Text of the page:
Pace Setter leadership -- Such leaders are generally first timers for most things and encourages others to follow the leader's idea. They often set very high-performance standards for themselves as well as the group and depend on performance to lead. However, this style of leadership suits a team that is self-motivated and highly skilled. This style, however, can lead to burnout of the team members (Dennis, 2014).

Participatory Style -- Putting service to others before self-interest is the basis of this style of leadership. These leaders believe in the democratic style of leadership and involve all or most of the team members in decision making and in the leadership process. This leadership keeps the doors open for all members of the team without prejudice to hierarchy. Organizations with this style of leadership are often considered to be the best places to work. A positive organizational culture and high morale is often the outcome of this style of leadership but is not suited for a fast action scenario or a crisis (Helsing & Howell, 2013).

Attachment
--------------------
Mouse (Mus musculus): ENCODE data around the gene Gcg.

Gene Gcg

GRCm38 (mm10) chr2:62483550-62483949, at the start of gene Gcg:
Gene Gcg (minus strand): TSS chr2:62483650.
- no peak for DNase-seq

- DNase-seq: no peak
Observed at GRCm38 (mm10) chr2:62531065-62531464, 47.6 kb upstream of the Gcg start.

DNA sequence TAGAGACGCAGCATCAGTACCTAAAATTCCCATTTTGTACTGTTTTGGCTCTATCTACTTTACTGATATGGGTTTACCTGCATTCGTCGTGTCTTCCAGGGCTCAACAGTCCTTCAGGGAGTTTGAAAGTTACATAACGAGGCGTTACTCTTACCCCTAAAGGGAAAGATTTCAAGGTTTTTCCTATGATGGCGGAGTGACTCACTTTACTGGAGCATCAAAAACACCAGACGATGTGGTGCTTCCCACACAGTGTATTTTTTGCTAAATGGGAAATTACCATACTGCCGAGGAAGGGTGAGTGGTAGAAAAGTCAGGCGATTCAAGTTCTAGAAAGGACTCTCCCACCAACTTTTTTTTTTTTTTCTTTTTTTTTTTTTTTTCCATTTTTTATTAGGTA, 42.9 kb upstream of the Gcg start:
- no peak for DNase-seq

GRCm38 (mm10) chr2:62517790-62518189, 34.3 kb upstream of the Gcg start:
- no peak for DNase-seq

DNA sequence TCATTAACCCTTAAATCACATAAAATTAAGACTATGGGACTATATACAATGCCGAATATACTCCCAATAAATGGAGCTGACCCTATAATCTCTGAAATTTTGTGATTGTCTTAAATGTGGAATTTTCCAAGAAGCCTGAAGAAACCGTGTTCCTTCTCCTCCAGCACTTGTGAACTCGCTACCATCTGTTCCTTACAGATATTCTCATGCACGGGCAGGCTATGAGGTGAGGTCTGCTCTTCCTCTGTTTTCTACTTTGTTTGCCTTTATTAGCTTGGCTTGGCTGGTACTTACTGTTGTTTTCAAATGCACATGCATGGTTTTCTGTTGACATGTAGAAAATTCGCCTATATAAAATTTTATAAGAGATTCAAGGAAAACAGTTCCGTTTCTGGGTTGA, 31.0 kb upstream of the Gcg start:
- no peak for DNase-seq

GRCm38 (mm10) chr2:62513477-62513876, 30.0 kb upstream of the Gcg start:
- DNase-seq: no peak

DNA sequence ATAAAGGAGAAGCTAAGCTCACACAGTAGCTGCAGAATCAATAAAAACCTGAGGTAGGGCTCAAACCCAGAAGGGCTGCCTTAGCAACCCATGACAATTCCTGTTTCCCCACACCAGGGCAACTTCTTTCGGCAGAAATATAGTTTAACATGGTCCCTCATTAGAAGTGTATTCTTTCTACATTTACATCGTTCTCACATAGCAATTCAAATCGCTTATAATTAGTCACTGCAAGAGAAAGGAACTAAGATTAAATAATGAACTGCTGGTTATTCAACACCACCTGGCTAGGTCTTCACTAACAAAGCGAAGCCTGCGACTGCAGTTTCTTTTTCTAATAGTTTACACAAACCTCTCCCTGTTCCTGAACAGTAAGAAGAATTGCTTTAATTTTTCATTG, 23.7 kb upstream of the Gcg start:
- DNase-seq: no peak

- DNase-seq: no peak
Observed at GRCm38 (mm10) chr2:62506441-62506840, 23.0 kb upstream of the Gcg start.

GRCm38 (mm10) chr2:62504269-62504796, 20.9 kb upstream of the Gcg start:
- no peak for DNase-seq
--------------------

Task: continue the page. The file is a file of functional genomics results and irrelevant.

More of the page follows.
Situational Style -- These leaders adapt to situations and change themselves rather than the situation. Linking their behavior with that of the group's readiness is the common trait of this style. Being directing and supportive in addition to believing in empowering and coaching the subordinates are other traits of this style (Helsing & Howell, 2013).

Transformational style -- Belief in transforming, even if it is uncomfortable, and expecting that the team to transform too is the primary trait of this style of leadership. Such leaders serve as a role model for those associated with the leader as he assumes that everyone would give their best. Such leader also motivates the teams by strengthening the team through the qualities of optimism, enthusiasm, and commitment (Storey, 2005).

My Leadership Styles

During the course of my career, I have undertaken the role of a team leader and followed the participatory style of leadership during my early years of employment. As a leader in the military, I have used the style quite effectively as I included most of my team members to take a decision. As an individual, I believe in democracy and hence, I valued the ideas, views and opinions of others in my team. This not only helped me to gain respect as a leader but also helped in generation of new and innovative ideas. The responsibility sharing of decision making and participation of other team members in the team's functioning had helped me in running the team smoothly.